In response to the challenges posed by cross-border internet fraud, the US and 12 countries, including the UK and Norway, have joined forces to fight international consumer fraud over the web.
The US Federal Trade Commission (FTC), which will lead the programme, said the project is comprised of two components: a multilingual public website (www.econsumer.gov); and a password protected website for government use.
The public site will provide general information about consumer protection, contact information for consumer protection authorities and an online complaints form. All information will be available in English, Spanish, French and German.
The project is being undertaken by the US, Australia, Canada, Denmark, Finland, Hungary, Mexico, New Zealand, Norway, South Korea, Sweden, Switzerland and the UK. Noticeably absent are representatives from countries such as Japan, France and Germany.
All incoming complaints will be entered into the FTC's existing Consumer Sentinel network (www.consumer.gov/sentinel), an automated database of consumer complaints and other investigatory information. The FTC will maintain control over the public website and data, and will host and maintain the site.
FTC commissioner Mozelle Thompson said the project gives participating countries access to real-time, current information about what's happening in the way of fraud around the world. "It will essentially provide a foundation for agency action," said Thompson.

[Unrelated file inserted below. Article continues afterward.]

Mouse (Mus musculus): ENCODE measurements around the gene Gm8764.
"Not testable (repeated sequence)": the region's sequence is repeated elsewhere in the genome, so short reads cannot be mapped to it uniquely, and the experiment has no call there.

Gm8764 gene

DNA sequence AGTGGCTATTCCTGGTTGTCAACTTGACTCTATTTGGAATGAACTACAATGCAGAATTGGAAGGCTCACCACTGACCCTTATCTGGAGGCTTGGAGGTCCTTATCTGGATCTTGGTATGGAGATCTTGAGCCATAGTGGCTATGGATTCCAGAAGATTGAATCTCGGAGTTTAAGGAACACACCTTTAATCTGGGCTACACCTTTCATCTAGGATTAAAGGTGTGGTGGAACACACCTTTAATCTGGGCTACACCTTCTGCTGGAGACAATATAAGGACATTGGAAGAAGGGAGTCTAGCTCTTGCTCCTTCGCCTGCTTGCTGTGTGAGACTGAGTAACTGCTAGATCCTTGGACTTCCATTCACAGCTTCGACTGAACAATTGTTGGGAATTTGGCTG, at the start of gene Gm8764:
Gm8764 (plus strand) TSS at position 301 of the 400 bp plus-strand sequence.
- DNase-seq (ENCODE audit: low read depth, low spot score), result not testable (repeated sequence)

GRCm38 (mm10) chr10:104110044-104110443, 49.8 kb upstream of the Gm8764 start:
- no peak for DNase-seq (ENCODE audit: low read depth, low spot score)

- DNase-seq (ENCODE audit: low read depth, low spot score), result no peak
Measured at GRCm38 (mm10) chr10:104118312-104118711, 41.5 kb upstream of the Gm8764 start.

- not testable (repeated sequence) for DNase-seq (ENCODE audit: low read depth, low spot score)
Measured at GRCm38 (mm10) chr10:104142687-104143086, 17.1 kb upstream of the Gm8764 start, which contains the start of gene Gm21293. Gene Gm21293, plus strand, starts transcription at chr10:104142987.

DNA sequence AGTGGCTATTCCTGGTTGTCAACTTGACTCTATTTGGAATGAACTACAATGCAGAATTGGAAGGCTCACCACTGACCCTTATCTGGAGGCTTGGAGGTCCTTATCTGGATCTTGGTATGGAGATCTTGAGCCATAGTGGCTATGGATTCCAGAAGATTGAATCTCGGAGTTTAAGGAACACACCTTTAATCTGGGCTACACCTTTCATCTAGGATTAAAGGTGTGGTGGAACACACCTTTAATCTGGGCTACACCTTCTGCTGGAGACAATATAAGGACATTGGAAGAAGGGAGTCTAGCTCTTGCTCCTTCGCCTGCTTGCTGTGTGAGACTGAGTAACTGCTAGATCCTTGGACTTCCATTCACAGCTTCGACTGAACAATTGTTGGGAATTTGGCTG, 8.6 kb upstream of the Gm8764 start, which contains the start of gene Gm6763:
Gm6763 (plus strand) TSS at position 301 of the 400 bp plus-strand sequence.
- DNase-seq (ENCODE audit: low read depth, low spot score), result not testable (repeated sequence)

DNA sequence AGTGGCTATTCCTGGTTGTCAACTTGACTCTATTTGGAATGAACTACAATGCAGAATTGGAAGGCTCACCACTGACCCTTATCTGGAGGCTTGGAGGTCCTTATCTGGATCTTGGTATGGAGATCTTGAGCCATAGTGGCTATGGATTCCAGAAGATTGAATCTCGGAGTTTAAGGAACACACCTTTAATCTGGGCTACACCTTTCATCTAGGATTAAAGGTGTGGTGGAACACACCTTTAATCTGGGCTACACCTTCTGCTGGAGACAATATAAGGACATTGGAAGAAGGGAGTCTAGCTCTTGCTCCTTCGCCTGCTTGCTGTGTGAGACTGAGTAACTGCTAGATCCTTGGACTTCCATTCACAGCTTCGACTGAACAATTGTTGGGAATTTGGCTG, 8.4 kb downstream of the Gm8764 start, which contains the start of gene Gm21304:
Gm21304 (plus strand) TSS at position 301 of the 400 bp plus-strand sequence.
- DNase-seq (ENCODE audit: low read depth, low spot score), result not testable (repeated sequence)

Under the agreement, law enforcement agencies in each country will have access to the database through a single, password protected website, the agency said. Each participating agency will share information filed to the site among each other and with law enforcement officials in the participating countries.
Thompson added: "We're seeing enough cross-border fraud to know that this will be a very helpful tool. It will send a clear message to those unscrupulous parts of the public that they cannot hide from us just because we're on different sides of a border."
According to the FTC, the number of online fraud complaints it received increased from 22,009 in 1999 to 25,469 last year. The FTC does not know what portion of the complaints involved international transactions.
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